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Recapping the 2024 Youth Climate Summit

The Museum of Life and Science welcomed over 100 teens from across North Carolina to participate in the annual North Carolina Youth Climate Summit on February 18-19, 2024. The Youth Climate Summit is a two-day event where high school students learn about the latest climate science and how they can work together to bring positive change to their communities. From the mountains to the coastal plains, students from high schools, environmental clubs, teen youth groups, and afterschool programs brought unique perspectives to discuss the effects of climate change.

Students participated in hands-on service-learning projects across the Museum’s campus on the first day of the summit. These projects allow summiteers to connect with each other and hit the ground running with climate action with our service project partners such as Bull City Boomerang Bag. Summiteers explored the Museum’s 86-acre campus and participated in climate focused programs including a Red Wolf conservation program and a community art/visioning program to imagine what Durham might look like in the year 2100.

The second day of the Youth Climate Summit students participated in hands-on workshops and sessions to learn about the effects of climate change, how it impacts our communities, and what teens can do to help combat climate change. This year’s workshops featured leaders from the Environmental Protection Agency (EPA), Citizen’s Climate Lobby, the University of North Carolina at Chapel Hill, North Carolina State University, and many more. These sessions support learning through hands-on activities such as radically repairing clothing and fabrics and how to lobby and connect with members of local government, NC General Assembly, and the U.S. Congress. This year’s Youth Climate Summit featured notable speakers such as City of Durham Mayor, Leonardo Williams, Secretary for the NC Department of Natural and Cultural Resources D. Reid Wilson, and NC State Associate Professor Dr. Kathryn Stevenson. The keynote sessions highlighted efforts the City of Durham and the State of North Carolina are taking to combat climate change and how young people can get involved through high school and undergraduate studies. The summit culminated with students working together to develop Climate Action Plans for their school, community, or group. Summiteers then shared their action plans with the entire summit.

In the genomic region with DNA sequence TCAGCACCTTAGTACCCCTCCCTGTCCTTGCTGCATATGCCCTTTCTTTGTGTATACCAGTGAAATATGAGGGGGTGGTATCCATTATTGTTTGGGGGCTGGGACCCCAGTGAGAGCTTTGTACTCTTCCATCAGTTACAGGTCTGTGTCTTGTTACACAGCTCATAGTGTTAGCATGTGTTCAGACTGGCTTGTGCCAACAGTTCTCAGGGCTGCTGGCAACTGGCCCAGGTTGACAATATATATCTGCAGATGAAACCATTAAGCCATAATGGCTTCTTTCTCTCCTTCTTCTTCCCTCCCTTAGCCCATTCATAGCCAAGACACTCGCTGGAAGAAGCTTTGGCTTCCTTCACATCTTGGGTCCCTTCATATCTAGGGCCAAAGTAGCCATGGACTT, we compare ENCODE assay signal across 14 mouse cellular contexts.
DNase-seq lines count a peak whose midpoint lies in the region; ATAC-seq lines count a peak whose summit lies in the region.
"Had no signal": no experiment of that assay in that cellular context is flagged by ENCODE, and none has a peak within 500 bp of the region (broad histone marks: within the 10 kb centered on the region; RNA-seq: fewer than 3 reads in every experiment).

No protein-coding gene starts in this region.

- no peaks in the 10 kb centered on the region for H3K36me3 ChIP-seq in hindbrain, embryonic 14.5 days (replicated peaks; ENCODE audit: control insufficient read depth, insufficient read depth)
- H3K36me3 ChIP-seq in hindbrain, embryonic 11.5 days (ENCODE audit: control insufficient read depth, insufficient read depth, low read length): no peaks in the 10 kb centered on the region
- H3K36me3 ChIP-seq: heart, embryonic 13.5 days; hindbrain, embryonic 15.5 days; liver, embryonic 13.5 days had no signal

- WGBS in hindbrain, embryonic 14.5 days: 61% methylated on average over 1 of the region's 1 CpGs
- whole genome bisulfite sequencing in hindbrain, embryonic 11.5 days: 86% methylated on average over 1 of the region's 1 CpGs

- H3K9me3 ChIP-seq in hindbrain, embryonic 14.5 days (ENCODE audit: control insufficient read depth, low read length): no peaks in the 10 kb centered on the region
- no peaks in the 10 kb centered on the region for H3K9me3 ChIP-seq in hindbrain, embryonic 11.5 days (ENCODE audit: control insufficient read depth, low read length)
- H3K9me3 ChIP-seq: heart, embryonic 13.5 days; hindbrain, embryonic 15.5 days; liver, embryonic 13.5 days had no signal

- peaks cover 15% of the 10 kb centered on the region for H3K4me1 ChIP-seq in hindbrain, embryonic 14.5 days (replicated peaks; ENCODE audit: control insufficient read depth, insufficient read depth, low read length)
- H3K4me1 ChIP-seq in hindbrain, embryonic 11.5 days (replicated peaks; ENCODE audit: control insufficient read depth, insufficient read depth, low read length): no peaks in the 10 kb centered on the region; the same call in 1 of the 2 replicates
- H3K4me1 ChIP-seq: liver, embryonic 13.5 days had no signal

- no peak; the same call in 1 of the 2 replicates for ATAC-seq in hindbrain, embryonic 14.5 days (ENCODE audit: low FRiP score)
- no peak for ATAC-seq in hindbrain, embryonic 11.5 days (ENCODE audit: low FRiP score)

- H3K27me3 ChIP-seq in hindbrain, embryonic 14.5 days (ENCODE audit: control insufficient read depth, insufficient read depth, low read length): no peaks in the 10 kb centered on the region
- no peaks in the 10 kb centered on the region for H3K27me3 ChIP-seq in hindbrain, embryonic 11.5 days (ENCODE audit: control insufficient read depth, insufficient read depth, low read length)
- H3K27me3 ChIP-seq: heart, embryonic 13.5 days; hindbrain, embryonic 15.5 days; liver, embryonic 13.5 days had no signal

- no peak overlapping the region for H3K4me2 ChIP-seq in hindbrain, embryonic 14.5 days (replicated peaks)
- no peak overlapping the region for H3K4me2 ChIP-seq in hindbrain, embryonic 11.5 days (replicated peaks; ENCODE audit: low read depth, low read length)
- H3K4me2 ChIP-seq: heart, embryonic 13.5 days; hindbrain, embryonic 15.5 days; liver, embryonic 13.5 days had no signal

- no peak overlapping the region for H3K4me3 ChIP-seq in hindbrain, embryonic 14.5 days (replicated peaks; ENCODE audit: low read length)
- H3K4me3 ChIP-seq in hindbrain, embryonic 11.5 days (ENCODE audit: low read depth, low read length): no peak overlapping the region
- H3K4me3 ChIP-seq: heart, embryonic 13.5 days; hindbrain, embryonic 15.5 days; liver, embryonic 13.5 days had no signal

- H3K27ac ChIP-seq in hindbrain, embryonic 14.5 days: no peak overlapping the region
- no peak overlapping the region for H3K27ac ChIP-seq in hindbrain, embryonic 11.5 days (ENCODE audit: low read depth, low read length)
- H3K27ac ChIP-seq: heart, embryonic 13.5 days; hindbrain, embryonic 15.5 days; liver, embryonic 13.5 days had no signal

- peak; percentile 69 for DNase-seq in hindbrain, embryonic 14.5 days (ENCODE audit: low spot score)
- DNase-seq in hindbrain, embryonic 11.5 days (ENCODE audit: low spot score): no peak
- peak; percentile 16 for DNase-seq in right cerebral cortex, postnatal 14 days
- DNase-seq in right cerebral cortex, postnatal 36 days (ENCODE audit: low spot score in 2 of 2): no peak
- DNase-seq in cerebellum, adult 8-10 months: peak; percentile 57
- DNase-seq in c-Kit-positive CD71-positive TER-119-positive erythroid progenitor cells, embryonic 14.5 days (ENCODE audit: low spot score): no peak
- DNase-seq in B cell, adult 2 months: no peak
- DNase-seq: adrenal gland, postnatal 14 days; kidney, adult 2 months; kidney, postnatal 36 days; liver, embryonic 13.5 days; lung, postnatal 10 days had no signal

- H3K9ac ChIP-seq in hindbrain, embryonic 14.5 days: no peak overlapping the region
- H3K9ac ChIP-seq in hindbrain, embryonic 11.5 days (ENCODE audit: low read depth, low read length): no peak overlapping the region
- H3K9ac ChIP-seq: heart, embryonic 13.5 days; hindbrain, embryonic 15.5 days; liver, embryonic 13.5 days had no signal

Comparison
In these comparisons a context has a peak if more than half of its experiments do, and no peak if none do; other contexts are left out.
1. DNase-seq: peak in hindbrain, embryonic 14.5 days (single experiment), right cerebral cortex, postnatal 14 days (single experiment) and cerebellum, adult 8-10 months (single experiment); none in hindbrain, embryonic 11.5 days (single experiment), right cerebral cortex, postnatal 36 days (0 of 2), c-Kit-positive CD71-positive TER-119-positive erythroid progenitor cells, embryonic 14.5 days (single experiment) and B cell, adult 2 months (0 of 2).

Youth Climate Summits, like the one held at the Museum of Life and Science, are a part of The Wild Center’s Youth Climate Summit Network, which works to convene and empower young people to take climate action.

Special thank you to the Youth Climate Summit sponsors, Cornell Douglas Foundation, North Carolina Science Museums Grant, Wegmans, and Jennifer and Sandy Williams.

We look forward to inviting more teens to the next Youth Climate Summit on November 10-11, 2024, at the Museum of Life and Science. To learn more about the Youth Climate Summit, visit